Kimi, still third, but with 149, he is 45 points behind Alonso on 194. Lotus MUST bring the stuff, including a fully functional device, to get half a second a lap in race, and more in qualifying, or they are out of the hunt; so my ‘silly’ prediction about Kimi winning in Singapore, was every bit as silly as I indicated. But this isn’t silly, if they can’t give Kimi a car with the potential to win, he won’t win. If Kimi doesn’t win in Japan, it will be VERY difficult to win the championship. If everything does work out with the upgrades to the Lotus, then it will be a very close race to the finish, with both drivers’ and constructors’ championships going three ways to the line. Go Lotus go! Kimi must love Suzuka, I’m picking him for victory, again.
Ferrari/Alonso: expect them to be closer on pace, both race and qualifying; they could be up at the front and if Alonso is at the pole for the start, he will be extremely difficult to beat in the race.
McLaren/Hamilton: should be very competitive, both top two in qualifying and race pace; Lewis is a likely candidate for victory, if he just can get completely over this weekend, and continue to spend energy only on the things that most make him go faster in the race and qualifying. McLaren are going to be at least close, in the development race to the end of the season. They just have to keep on doing what they can, and give him the best chance he can get, and hope for a bit of a break.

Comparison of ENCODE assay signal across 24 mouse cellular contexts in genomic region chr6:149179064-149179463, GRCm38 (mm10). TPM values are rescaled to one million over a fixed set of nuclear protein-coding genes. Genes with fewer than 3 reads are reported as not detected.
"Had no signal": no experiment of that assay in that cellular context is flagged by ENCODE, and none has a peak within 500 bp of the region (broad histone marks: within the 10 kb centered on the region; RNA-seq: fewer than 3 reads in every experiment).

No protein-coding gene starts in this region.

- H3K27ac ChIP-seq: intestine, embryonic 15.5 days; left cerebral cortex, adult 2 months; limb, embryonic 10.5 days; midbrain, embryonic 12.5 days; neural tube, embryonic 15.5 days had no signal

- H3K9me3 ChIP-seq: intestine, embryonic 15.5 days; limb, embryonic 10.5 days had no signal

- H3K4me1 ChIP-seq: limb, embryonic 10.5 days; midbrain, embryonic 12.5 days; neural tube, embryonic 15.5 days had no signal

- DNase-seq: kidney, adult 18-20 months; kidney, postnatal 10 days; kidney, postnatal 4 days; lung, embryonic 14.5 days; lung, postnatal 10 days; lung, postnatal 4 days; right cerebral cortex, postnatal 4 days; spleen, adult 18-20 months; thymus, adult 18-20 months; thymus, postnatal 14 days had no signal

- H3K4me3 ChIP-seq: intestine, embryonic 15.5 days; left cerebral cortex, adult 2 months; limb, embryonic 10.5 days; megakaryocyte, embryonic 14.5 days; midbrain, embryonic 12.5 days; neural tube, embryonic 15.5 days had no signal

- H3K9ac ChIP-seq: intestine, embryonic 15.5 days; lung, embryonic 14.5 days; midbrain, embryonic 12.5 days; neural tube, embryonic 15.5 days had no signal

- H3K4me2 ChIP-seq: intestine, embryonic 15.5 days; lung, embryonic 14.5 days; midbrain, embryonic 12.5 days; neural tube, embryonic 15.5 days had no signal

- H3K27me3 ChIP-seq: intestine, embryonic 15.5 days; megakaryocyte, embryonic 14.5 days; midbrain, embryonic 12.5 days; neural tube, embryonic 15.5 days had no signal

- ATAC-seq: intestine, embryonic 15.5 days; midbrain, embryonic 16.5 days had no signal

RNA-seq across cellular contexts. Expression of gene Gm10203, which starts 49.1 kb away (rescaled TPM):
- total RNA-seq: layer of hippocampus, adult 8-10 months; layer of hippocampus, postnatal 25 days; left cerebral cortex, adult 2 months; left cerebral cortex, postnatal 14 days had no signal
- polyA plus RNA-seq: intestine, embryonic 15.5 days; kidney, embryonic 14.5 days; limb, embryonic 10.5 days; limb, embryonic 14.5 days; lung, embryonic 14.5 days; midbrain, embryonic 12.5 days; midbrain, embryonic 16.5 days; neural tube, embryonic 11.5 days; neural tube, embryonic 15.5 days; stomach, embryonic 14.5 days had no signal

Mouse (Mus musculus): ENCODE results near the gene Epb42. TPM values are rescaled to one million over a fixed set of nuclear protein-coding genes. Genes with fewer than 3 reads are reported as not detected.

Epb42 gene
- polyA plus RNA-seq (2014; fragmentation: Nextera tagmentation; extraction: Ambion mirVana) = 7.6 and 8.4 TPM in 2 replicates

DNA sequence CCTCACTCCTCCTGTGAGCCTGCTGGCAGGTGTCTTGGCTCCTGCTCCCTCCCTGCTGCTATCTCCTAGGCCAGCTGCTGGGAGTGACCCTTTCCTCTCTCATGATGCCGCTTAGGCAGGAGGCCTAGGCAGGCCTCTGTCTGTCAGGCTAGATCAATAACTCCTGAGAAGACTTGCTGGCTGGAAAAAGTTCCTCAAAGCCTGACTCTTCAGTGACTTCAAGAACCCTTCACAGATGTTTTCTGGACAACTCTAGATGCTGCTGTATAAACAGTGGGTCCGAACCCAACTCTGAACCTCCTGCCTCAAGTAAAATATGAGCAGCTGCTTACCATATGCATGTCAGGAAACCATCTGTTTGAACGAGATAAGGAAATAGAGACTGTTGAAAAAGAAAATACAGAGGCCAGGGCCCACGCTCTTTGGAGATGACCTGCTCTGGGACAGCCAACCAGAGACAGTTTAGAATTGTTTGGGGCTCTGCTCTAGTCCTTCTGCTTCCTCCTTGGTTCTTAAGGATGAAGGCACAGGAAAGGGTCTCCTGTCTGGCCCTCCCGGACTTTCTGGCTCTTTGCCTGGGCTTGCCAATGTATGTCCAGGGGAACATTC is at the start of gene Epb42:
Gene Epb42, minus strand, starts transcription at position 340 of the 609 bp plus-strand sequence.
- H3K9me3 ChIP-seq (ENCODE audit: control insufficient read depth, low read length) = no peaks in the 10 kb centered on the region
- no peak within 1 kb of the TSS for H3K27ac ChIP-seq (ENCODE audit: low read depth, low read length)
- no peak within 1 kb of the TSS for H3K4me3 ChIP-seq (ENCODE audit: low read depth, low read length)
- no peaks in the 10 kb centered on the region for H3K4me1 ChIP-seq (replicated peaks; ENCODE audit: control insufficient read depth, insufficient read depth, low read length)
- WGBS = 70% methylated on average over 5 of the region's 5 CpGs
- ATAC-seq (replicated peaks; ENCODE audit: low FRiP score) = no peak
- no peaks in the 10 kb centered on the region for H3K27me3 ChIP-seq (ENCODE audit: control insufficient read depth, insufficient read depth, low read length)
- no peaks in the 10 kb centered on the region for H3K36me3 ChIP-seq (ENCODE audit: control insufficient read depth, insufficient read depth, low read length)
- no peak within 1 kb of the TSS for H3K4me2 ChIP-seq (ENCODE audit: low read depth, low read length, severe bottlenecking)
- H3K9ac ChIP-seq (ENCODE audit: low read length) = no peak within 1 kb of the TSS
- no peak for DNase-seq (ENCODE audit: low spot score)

Red Bull/Vettel: The charging German bull. He is on his game. Can they tweak the Red Bull machinery to continued competitiveness at Suzuka? It is not their worst-case scenario track; there are several components that play to their strengths. So it will be very interesting to see their race pace. But where they really need to advance their comparative advantage is in qualifying. Everyone has seen the boon it has been recently for McLaren. Vettel/Red Bull doesn’t need to be on the pole to win in Japan, but a place on the first two rows will really help his victory charge. Vettel should, and likely will be focusing only in front of him, therefore, while doing their own Red Bull thing, Vettel will be looking to mark Fernando Alonso, and be in front of him, any way possible.
Force India: this team has made steady progress, and now is in fighting distance to Sauber!
So we have great, great potential for Suzuka, one of the great race tracks; for me, it is second only to Spa. What to look for:
- Does the Lotus ‘device’ deliver a potential game-changing improvement and catapult Kimi into the heart of the drivers’ championship; look for it on Friday?
- Is Ferrari more competitive at Suzuka; can they qualify on the front row? We should know by end of Friday’s practices.
- Can Lewis keep his cool, and thus his championship challenge alive; it should be evident by the second practice on Friday? If Lewis is in the top four, he’s even odds for pole/victory.
- Can Red Bull be competitive at Suzuka? We probably won’t get an idea until Q1, Saturday, because they (RB) will spend their energy making the car go faster, for qualifying and race, as opposed to showing that the car can be the fastest in practice.
- Will Mercedes get all of their stuff together to challenge at the front? We’ll know by the end of the first practice, if the are in the top four.
Next report after the second practice.
Send comments, if you are there.
Check out the book, at: http://authonomy.com/books/13214/wayward/read-book/#chapter
or the book web site at: www.deancassady.com